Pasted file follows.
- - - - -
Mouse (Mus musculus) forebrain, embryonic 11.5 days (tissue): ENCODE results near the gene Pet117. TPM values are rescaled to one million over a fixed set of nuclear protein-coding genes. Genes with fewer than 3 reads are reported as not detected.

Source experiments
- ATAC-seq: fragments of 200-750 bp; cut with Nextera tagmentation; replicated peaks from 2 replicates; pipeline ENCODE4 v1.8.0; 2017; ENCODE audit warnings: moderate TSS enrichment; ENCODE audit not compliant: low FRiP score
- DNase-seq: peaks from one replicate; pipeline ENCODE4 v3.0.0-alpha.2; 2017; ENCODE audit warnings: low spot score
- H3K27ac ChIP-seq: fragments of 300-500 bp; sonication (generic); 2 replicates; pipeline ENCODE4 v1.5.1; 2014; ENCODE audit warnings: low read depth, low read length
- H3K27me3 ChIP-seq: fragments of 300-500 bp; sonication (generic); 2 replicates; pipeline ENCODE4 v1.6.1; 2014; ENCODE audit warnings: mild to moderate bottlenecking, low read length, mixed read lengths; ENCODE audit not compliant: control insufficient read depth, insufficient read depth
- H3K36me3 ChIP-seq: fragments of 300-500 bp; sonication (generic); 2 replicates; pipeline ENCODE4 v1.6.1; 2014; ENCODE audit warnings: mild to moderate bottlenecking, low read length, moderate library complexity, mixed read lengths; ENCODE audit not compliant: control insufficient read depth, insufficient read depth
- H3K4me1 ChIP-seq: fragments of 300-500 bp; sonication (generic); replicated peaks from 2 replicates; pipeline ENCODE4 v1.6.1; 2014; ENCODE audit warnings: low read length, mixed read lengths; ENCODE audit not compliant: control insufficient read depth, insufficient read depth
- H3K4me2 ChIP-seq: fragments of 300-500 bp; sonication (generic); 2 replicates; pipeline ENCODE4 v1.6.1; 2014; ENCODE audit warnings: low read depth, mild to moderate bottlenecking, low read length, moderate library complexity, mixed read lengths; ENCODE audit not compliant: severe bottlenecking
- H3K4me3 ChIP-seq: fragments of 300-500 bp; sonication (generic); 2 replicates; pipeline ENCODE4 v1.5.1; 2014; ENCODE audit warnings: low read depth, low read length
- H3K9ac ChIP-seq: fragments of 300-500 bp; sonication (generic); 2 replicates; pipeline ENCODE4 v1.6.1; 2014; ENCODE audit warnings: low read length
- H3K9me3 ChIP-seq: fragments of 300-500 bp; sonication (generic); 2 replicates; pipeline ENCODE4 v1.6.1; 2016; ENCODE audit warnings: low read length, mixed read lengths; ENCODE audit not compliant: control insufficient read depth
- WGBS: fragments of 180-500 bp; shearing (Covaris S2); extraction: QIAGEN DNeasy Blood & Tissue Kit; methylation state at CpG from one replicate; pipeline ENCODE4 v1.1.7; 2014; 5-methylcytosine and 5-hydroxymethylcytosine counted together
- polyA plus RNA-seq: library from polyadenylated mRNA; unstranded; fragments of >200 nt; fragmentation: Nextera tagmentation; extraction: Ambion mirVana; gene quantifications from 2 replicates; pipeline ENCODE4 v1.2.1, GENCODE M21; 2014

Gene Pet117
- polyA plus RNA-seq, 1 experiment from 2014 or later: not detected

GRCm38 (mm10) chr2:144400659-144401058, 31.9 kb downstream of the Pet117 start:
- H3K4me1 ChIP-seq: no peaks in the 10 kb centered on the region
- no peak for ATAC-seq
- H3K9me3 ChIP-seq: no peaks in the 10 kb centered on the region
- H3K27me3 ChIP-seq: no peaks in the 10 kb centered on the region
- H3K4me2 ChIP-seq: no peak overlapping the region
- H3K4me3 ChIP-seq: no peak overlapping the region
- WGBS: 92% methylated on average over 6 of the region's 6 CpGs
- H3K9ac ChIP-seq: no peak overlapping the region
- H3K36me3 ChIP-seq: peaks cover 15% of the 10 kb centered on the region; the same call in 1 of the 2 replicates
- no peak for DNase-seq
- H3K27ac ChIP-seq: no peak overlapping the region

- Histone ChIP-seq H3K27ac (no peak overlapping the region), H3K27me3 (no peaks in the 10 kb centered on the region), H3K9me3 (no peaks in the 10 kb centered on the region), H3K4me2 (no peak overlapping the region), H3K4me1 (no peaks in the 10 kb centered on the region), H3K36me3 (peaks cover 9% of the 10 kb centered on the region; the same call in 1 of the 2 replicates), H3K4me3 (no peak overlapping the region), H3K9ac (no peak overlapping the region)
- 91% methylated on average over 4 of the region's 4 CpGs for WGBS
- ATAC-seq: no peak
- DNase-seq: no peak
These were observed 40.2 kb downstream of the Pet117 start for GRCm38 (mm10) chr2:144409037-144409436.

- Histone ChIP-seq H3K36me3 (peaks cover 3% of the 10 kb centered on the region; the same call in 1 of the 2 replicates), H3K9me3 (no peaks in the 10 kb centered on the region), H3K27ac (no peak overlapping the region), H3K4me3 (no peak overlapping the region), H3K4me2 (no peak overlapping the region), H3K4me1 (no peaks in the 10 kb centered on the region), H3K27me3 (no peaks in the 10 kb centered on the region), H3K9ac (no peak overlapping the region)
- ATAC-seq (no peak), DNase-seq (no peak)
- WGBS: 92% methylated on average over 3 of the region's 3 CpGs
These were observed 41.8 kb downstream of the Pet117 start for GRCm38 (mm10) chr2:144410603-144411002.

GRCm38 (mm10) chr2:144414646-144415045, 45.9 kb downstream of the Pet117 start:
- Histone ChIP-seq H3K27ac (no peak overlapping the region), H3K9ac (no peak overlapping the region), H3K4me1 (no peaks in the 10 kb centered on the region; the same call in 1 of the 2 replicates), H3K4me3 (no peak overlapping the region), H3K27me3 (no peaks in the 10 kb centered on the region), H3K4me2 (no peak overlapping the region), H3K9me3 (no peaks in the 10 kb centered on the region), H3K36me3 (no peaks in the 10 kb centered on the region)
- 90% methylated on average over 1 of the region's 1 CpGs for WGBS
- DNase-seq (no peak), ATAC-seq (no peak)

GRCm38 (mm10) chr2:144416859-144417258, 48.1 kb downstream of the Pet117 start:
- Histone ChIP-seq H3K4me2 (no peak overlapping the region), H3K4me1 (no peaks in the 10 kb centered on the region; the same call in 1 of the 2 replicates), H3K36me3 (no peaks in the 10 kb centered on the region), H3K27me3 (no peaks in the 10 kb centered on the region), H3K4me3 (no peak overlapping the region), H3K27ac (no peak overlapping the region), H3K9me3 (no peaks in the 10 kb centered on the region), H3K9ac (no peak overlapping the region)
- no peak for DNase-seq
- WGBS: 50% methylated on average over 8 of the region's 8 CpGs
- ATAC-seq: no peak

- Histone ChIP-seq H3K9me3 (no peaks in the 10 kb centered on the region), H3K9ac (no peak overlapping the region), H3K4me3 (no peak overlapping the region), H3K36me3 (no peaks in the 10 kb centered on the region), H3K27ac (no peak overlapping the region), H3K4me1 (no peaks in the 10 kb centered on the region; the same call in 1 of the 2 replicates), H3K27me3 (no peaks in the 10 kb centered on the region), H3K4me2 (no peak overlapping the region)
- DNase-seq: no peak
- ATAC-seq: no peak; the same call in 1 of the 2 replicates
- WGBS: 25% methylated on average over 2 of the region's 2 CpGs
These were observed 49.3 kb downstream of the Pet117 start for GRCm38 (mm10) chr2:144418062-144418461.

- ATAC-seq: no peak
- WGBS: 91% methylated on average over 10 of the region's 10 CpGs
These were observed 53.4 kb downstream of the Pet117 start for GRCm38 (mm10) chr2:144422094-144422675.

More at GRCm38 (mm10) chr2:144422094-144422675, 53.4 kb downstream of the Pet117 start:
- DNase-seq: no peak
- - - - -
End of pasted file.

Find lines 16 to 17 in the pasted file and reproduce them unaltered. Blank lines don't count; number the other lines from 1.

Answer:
- polyA plus RNA-seq, 1 experiment from 2014 or later: not detected

GRCm38 (mm10) chr2:144400659-144401058, 31.9 kb downstream of the Pet117 start: